A new album is helping students learn “endangered” indigenous language

Jarrod Brown
Jarrod Brown

A new album is “remixing the old with the new” to help Aussie children learn an endangered indigenous language. 

Children’s Ground, an organisation in Central Australia, has spent the last two years building a groundbreaking album performed entirely in the endangered Indigenous Arrnete language. 

Released last week, Ampe-mape Alyelheme (Kids Sing) combines remixed nursery rhyme classics like “Heads, Shoulders, Knees and Toes,” alongside educational originals. 

“We took old nursery rhymes and turned them into our way of singing, in Arrernte language,” said William Lowah, a team leader at First Nations organisation Children’s Ground.

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“It all started with the elders, they wanted this for the younger generation, so we got involved to help keep our language and culture alive. Now the young people are involved and they love it… they love the music.”

Arrernte educator-turned-musician with Children’s Ground, Carol Turner, says Ampe-mape Alyelheme “teaches and celebrates Arrernte language and culture through music”.

“We started this to keep our language strong,” she said in a statement. “We want our kids to grow up with music and educational resources that reflect their culture – that can help them to learn, respect, speak, read, write and sing in their first language.”

“We have been writing children’s books and songs that speak about our culture, country, families and language.”

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More than 800 diverse Indigenous languages were once widely used across Australia before colonisation. Today, the Australian Bureau of Statistics estimates only 150 are now in daily use.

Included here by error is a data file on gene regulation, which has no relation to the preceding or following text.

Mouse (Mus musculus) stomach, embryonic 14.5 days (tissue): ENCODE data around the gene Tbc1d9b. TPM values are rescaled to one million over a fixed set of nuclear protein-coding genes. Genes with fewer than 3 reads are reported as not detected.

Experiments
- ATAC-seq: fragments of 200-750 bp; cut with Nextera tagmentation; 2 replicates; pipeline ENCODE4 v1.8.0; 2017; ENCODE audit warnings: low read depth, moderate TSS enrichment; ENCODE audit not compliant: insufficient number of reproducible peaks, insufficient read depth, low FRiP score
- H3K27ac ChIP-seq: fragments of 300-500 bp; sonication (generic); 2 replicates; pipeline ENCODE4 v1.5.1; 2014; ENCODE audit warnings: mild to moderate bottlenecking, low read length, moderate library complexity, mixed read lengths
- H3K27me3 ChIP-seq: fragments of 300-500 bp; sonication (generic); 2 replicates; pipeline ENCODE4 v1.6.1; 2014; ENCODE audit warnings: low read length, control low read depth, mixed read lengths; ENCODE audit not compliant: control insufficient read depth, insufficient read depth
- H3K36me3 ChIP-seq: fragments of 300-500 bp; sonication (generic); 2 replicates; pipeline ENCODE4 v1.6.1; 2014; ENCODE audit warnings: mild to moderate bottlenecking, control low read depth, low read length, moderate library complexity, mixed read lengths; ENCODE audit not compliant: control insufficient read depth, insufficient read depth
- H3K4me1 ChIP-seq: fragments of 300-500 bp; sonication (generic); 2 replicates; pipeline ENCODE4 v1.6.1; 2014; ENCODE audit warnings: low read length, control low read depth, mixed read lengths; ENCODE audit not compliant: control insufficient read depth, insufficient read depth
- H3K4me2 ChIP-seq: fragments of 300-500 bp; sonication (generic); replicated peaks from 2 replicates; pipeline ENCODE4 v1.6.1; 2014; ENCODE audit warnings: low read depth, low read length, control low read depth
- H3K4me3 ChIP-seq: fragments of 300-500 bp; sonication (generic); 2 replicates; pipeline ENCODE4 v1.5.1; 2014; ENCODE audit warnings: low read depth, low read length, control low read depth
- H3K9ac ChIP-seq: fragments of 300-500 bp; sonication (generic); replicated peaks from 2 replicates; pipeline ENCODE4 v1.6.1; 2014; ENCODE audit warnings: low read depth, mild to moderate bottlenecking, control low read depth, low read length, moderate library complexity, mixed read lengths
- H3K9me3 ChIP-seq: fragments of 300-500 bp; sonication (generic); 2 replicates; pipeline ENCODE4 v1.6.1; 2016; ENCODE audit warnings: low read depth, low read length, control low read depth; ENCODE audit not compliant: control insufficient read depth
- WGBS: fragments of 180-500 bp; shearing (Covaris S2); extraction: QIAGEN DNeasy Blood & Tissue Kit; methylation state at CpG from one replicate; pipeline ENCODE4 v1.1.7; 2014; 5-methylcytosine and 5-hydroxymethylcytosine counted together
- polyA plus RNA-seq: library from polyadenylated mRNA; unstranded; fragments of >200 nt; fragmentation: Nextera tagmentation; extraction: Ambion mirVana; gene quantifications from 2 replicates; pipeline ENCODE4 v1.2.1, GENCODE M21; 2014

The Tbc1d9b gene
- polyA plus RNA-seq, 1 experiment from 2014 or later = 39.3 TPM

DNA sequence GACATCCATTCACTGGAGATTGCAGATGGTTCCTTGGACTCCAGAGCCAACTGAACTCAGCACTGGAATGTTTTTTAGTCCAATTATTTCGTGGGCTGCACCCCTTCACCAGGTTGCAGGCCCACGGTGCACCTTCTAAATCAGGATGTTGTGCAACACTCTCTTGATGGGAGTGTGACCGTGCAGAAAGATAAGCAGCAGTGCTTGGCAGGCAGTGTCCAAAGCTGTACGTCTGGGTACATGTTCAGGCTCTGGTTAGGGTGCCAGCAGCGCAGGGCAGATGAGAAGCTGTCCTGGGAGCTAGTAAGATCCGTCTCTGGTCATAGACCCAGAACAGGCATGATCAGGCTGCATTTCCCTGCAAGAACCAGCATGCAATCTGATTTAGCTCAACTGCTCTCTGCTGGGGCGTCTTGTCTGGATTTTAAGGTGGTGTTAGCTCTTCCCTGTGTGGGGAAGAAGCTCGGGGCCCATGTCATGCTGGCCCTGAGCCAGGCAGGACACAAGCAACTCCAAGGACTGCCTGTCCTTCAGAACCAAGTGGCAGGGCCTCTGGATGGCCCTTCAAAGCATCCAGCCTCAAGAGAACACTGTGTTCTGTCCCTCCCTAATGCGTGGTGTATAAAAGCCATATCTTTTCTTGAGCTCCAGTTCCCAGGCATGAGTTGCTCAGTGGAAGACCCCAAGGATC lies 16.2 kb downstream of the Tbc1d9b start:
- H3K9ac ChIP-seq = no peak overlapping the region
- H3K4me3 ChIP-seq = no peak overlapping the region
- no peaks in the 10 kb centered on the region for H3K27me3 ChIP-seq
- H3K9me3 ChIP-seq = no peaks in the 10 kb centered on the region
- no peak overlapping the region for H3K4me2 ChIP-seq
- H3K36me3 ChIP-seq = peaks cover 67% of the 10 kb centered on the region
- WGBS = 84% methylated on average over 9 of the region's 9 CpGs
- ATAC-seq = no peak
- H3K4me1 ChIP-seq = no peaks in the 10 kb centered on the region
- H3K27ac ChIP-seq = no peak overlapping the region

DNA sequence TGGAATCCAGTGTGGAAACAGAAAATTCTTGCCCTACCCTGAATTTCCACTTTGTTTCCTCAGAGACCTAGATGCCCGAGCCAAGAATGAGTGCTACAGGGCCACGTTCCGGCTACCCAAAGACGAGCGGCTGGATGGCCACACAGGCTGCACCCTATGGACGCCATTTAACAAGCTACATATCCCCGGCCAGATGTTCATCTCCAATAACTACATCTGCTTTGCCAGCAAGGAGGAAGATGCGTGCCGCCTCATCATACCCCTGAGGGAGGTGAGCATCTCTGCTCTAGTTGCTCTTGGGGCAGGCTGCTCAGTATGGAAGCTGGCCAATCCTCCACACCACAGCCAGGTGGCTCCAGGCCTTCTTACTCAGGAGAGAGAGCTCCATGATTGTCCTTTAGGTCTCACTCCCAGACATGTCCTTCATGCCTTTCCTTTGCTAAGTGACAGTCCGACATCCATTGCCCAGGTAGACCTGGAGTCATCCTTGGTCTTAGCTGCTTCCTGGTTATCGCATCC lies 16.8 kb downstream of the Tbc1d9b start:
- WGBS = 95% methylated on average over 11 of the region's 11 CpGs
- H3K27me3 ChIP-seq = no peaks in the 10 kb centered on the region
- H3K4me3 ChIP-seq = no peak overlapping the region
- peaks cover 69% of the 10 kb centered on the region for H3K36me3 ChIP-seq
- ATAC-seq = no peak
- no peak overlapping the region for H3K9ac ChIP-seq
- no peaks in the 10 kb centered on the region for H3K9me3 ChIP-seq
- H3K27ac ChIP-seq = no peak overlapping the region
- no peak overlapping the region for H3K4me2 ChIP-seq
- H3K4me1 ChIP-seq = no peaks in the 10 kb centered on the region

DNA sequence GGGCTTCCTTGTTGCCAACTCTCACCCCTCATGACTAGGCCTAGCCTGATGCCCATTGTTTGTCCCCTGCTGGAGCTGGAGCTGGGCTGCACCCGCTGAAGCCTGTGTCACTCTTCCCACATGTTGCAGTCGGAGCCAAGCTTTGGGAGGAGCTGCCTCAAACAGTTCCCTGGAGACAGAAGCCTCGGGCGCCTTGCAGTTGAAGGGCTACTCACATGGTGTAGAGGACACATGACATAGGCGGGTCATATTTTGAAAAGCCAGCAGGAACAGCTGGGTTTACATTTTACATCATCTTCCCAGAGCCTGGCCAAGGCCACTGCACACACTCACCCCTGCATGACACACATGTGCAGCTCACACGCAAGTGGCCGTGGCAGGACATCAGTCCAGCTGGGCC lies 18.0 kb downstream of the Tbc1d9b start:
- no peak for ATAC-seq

Arrernte is spoken by about 2,000 people – making projects like Ampe-mape Alyelheme vital for the language to continue into the next generation.

Cherisse Buzzacott, head of health and wellbeing from Children’s Ground, says the project addresses the lack of suitable language programmes in the education system.

“What we’re finding is, in the schools, [Arrernte language is] not really being privileged as an alternative to learning in the English language,” she told international news network Aljazeera earlier this year.

“We preference people to be able to be on Country and learn and speak Arrernte.”

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Buzzacott – an Arrernte midwife and mother of three – told the magazine learning the language at an early age is vital for Arrernte children to maintain and strengthen their culture.

She also said that by providing a strong cultural identity, Aboriginal people would find some protection against the ongoing impacts of racism, social exclusion and incarceration.

“We know that the work that we’re doing is keeping kids out of the system because we’re engaging children.

“Through the work that we’re doing, we provide the kids with an identity and purpose by teaching them in the ways that they want to learn, which is through music and songwriting.”

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Jarrod Brown combines his background in journalism, copywriting and digital marketing with a lifelong passion for storytelling. Jarrod established his journalism career working on the education news and information site The Bursar. He lives on the Sunshine Coast - usually found glued to the deck of a surfboard.